Migrating to an SPA – even for companies that do this one page at a time – requires a company to fundamentally rethink its approach to data. It’s no longer available in the same ways – which is a good thing. Rather than building the data layer one template at a time like in the past, an SPA typically accesses the data it needs to build a page through a series of APIs that are exposed by back-end development teams. For example, data related to the authenticated user is probably retrieved as the page loads from a service connected to your CRM; data relevant to the contents of a customer’s shopping cart may be accessed through an API integrated with your e-commerce platform; and the content for your pages is probably accessed through an integration with your website CMS. But unlike when you implemented your data layer the first time – when your website already had all that data the way it needed it and in the right locations on the page – your development team has to rethink and rebuild all of that data architecture. You both need the data this time around – which should make collaboration much easier and help you avoid claims that they just can’t get you the data you need.
Timing Challenges for Data Availability
As part of this new approach to data, SPAs typically also introduce a shift in the way they make this data accessible to the browser. The services and APIs I mentioned in the previous section are almost always asynchronous – which introduces a new challenge for measurement teams implementing tracking on SPAs.
On a traditional website, the page is generated on the server, and as this happens, data is pulled into the page from appropriate systems. That data is already part of the page when it is returned to the browser. On an SPA, the browser gets an almost “empty” page with a bunch of instructions on where to get the relevant data for the page; then, as the user navigates, rather than reloading a new page, it just gets a smaller set of instructions for how to update the relevant parts of the page to simulate the effect of navigation.
This “set of instructions” is the API calls I mentioned earlier – the browser is pulling in user data from one service, cart data from another, and product/content data from yet another. As data is made available, it is inserted into the page in the appropriate spot. This can have a positive impact on user experience, because less-relevant data can be added as it comes back, rather than holding up the loading of the entire page. But let’s just say it presents quite a challenge to analytics developers. This is because most tag management systems were built and implemented under the assumption that you’d want to immediately track every page as it loads, and that every new page would actually be a new page. SPAs don’t work like that – if you track an SPA on the page load, or even the DOM ready event, you’re probably going to track it before a significant amount of data is available. So you have to wait to track the initial page load until all the data is ready – and then you have to track subsequent page refreshes of the SPA as if a new page had actually loaded.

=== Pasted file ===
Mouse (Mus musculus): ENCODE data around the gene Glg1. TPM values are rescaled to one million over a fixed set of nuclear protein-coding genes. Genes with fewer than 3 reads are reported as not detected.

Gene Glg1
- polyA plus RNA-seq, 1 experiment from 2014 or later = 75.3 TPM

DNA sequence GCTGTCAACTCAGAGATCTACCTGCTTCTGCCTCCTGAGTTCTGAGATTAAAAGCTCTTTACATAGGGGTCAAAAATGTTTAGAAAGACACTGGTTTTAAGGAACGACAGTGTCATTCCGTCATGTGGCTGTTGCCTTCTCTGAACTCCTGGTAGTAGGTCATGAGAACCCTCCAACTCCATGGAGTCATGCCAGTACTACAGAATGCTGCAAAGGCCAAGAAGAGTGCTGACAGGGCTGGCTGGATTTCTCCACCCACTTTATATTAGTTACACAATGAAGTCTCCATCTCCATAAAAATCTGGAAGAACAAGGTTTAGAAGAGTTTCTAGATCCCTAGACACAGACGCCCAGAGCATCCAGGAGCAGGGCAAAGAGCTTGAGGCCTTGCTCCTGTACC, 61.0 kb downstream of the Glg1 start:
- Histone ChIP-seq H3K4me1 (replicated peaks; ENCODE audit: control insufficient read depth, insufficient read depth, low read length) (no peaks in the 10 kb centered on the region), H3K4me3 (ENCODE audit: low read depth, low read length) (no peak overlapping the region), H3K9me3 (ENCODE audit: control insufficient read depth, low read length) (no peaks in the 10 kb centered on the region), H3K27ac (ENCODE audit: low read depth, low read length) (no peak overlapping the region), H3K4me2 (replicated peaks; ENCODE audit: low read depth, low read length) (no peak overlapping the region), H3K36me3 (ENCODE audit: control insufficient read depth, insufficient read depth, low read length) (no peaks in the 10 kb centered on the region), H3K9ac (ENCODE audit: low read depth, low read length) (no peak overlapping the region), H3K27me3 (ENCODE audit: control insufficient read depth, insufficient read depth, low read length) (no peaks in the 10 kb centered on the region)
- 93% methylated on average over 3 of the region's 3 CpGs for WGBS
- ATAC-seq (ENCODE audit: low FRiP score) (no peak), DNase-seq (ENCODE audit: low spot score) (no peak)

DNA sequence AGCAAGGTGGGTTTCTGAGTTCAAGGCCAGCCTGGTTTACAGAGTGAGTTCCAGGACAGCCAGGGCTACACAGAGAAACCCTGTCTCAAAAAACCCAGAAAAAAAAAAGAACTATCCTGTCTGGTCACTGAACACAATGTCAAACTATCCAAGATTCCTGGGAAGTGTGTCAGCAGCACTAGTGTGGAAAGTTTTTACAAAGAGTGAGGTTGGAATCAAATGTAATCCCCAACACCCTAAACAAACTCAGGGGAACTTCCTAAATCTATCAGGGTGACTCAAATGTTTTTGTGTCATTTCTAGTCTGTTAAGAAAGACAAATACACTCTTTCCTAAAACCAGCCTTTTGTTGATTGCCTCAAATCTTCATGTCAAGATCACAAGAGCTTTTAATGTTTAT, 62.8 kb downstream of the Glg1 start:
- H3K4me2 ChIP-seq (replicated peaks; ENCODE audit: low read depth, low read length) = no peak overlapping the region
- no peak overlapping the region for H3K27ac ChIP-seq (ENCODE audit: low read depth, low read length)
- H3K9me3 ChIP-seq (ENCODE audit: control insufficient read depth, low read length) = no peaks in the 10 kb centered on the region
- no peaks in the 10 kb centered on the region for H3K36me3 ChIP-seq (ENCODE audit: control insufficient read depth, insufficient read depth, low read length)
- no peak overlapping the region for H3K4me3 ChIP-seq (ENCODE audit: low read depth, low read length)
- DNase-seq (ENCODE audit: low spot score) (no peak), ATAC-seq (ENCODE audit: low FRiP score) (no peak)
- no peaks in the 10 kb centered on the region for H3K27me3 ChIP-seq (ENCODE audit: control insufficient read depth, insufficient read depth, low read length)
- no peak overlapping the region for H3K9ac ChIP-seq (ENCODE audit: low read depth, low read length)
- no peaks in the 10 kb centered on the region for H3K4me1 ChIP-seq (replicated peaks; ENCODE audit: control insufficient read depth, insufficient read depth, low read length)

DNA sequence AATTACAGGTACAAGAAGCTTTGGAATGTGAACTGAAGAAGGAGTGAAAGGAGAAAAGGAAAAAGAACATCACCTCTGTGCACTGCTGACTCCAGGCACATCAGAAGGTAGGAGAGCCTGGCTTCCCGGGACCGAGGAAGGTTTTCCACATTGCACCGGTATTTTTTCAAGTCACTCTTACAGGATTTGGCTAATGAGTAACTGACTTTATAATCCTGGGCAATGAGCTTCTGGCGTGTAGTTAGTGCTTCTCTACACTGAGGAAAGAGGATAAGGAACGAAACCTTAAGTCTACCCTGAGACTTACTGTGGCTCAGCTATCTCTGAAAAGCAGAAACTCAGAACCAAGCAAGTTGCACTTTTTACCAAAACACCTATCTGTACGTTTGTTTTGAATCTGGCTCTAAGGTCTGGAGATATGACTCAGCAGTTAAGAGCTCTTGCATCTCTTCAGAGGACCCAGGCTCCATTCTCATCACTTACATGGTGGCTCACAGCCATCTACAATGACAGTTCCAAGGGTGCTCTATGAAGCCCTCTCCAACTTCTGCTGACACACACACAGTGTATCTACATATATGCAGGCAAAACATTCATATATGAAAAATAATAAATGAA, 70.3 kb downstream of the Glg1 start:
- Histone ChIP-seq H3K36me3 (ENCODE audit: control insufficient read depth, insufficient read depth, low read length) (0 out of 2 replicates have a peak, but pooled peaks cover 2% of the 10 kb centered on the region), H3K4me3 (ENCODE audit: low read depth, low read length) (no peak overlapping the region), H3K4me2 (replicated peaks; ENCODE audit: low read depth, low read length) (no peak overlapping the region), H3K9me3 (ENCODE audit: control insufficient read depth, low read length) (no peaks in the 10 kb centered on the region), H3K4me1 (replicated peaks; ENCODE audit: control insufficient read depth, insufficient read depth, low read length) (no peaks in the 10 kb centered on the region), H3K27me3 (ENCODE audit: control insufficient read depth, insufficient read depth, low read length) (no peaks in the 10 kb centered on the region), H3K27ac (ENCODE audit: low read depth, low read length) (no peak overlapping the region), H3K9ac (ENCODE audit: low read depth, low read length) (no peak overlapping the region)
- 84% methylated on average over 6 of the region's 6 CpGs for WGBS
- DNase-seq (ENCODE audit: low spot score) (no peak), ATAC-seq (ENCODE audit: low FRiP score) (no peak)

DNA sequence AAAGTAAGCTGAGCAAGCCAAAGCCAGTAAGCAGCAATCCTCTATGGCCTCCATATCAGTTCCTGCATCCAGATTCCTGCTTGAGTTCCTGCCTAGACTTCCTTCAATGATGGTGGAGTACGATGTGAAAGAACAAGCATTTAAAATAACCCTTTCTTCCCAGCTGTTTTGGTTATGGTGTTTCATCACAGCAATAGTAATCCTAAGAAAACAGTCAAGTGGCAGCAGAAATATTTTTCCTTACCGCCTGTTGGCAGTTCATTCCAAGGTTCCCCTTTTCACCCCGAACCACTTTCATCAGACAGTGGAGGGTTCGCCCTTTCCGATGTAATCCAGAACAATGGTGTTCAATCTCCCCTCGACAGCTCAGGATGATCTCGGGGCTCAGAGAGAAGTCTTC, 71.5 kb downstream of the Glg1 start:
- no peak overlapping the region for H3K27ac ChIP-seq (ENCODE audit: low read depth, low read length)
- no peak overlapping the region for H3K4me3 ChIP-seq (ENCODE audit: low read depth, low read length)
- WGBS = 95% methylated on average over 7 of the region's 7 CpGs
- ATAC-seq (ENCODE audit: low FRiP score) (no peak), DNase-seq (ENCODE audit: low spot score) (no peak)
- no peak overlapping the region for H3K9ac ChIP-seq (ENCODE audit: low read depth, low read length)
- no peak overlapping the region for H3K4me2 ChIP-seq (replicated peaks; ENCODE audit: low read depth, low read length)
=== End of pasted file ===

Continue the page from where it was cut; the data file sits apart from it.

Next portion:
You may have experienced this problem before with a traditional website – many companies experiment with the idea of an SPA by trying it out on a smaller part of their website, like user authentication or checkout. Or you’ve maybe seen it with certain third-party tools like your recommendation engine – which, while not really an SPA, have similar timing issues because they feed content onto the page asynchronously. The good news is that most companies that go all-in on SPAs do so all at once, rather than trying to migrate single sections over a longer period of time. They undertake a larger replatforming effort, which probably makes it easier to solve for most of these issues.